As of this writing, 26 of 30 NBA teams have issued statements on Floyd’s passing, either as entities or through organization spokespeople, ranging from executives to coaches. Hopefully, the words of many lead to action — and that action to appreciable change.

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Dennis Rodman asks looters to stop, protest George Floyd killing peacefully

USA Today

Dennis Rodman asks looters to stop, protest George Floyd killing peacefully

Dennis Rodman isn’t sugarcoating things as he calls on looters to stop the destruction across the country, and protest peacefully.

“Please, please understand we have to live together,” Rodman said in a video on TMZ. “We’re human beings. We’re not f---ing animals, we’re human beings.”

Rodman likened the protests going on today to the Los Angeles riots in 1992, and said younger generations may not have a full appreciation for how things spiraled out of control back then.

“It’s a bad situation and I think we should all understand the fact that there’s a new generation,” Rodman said in the video. “People my age all knew about the Rodney King thing, and things start to happen, people looting, setting fires, damaging people’s homes, businesses and stuff like that. Now we have this incident.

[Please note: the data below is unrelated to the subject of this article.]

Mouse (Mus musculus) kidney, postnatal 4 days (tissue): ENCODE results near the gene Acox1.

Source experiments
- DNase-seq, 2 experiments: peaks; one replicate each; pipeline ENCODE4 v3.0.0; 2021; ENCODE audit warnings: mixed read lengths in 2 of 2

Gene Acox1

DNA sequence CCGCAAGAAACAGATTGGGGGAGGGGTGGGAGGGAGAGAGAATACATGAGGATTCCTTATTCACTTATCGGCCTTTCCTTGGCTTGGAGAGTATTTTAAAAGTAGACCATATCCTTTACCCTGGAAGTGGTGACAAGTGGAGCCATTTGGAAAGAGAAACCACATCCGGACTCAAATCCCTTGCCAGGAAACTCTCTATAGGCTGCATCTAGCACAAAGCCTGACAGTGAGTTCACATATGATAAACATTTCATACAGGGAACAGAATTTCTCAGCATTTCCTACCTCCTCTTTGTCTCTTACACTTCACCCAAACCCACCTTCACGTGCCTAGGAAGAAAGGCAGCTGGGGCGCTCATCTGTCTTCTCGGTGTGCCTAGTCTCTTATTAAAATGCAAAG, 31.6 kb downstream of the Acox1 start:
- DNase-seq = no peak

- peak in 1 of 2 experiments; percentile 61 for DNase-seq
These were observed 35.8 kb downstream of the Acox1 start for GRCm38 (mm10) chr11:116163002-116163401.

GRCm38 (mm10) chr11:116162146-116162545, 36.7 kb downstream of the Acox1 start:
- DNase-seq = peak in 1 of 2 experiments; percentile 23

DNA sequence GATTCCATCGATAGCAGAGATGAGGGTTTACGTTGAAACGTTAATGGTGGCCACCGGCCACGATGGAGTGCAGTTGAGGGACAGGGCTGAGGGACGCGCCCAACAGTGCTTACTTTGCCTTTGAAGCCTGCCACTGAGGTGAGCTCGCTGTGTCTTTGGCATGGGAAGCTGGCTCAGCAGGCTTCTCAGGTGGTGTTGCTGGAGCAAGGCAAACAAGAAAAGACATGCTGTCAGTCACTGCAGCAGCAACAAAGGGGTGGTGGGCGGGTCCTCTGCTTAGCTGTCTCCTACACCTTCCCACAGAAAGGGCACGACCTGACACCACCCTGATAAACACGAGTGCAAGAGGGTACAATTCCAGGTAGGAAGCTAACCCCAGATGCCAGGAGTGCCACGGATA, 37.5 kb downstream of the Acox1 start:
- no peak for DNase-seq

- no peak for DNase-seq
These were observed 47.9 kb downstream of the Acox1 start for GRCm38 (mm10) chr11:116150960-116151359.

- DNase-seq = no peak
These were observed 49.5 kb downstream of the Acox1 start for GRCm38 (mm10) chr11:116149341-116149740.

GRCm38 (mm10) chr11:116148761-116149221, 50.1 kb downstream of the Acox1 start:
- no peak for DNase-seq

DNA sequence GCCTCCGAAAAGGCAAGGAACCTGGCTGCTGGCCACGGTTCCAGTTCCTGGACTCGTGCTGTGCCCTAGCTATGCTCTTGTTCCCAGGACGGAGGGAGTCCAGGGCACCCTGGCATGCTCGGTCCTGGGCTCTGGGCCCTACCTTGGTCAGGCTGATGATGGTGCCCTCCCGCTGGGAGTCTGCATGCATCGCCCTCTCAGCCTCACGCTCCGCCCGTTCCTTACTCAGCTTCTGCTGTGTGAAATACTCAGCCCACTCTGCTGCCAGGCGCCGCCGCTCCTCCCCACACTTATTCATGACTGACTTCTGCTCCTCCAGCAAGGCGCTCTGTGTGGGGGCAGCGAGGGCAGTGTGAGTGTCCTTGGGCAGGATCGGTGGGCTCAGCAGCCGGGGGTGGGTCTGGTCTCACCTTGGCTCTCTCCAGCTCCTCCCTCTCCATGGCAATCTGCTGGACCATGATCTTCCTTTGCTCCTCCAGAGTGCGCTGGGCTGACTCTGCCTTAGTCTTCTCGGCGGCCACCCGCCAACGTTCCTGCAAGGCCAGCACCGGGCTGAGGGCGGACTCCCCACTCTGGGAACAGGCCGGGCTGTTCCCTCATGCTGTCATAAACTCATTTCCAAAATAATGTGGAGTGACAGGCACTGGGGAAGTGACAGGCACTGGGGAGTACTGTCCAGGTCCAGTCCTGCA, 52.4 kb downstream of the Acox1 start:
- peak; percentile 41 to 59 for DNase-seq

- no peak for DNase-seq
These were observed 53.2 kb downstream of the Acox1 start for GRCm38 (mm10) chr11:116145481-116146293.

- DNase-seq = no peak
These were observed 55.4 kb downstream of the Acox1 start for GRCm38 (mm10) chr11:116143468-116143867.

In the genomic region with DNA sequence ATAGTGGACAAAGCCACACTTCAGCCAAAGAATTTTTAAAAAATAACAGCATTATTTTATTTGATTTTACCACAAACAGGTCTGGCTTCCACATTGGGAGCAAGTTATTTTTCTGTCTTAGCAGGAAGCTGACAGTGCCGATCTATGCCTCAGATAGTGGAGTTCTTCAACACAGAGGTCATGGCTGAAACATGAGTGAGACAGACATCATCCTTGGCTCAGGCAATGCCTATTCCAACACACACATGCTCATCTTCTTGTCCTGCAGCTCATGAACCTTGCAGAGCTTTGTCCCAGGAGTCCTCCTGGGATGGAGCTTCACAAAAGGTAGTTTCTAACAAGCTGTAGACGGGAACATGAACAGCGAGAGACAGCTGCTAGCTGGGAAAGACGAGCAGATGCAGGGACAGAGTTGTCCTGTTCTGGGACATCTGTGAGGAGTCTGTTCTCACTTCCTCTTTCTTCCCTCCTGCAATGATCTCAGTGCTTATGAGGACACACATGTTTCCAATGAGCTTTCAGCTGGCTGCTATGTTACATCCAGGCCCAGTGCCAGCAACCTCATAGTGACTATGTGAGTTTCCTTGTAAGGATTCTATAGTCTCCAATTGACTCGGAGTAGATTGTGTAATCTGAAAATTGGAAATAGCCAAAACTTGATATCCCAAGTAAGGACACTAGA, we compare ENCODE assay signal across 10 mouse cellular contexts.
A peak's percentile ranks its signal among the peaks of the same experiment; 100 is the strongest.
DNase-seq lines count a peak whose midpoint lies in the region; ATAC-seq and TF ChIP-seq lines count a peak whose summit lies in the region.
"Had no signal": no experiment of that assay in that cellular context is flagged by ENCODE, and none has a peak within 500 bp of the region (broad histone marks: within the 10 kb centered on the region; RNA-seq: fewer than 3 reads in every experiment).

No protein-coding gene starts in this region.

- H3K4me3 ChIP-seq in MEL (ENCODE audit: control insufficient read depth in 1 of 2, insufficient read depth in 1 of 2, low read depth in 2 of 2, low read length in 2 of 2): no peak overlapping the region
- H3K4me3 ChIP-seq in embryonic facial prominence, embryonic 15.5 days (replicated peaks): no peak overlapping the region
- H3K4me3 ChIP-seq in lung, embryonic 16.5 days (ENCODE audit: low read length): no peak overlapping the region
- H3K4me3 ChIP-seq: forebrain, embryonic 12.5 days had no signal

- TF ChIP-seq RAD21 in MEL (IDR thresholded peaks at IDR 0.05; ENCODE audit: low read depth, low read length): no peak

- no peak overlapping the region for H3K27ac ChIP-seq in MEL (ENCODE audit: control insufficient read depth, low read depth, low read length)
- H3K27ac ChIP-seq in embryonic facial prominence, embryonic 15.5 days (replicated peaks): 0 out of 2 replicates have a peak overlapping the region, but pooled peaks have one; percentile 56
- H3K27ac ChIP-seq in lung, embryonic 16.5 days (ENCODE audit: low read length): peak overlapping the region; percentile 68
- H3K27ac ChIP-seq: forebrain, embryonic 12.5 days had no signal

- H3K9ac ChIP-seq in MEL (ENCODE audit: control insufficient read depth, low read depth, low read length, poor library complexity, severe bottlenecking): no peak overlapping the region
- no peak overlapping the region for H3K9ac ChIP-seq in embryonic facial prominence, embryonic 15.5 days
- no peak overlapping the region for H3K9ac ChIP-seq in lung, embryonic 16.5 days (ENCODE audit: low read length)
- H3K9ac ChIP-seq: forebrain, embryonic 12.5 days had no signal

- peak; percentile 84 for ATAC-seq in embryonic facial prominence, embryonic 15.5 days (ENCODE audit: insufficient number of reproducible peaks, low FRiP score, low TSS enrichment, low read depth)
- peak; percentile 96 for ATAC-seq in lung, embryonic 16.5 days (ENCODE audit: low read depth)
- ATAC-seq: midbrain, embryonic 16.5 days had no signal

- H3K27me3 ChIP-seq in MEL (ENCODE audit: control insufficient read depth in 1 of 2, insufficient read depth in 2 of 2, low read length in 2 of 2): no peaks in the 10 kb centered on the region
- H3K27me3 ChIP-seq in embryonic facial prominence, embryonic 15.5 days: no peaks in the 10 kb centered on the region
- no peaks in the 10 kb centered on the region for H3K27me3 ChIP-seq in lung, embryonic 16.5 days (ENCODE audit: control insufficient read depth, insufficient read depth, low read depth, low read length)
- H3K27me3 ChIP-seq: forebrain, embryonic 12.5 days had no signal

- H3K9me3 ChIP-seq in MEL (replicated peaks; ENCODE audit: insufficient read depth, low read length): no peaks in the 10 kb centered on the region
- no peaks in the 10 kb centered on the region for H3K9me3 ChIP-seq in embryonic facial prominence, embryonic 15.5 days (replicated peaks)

“I think someone needs to come out and say, ‘Hey guys, why are we looting? Why are we stealing? Why are we creating more issues, more problems, stuff like that?’”

Rodman elaborated that he believes these latest protests across the nation are a symptom of a larger problem, and that the country needs to address the underlying issues.

“Let’s get to the head of what’s really going on,” Rodman said. “This is a bad, bad situation. If you’re going to protest, protest in the right way. You don’t have to go and burn down things, steal things… and stuff like that.

“We’ve got enough issues with the COVID virus right now. We’ve got enough issues.”

Finally, Rodman made an emotional appeal for people to come together, not create an even wider divide.

“Why are we doing this? Why are we hurting each other again? Why not just help each other, hold each other's hands and try to solve the problem? We didn’t create this problem, but guess what, we can help. Especially the new generation, the 24/7 generation, help us as older individuals to understand this. Don’t add to it. Do not add to it. Help us, and help everybody right now.”

RELATED: Michael Jordan issues statement of solidarity in wake of George Floyd's death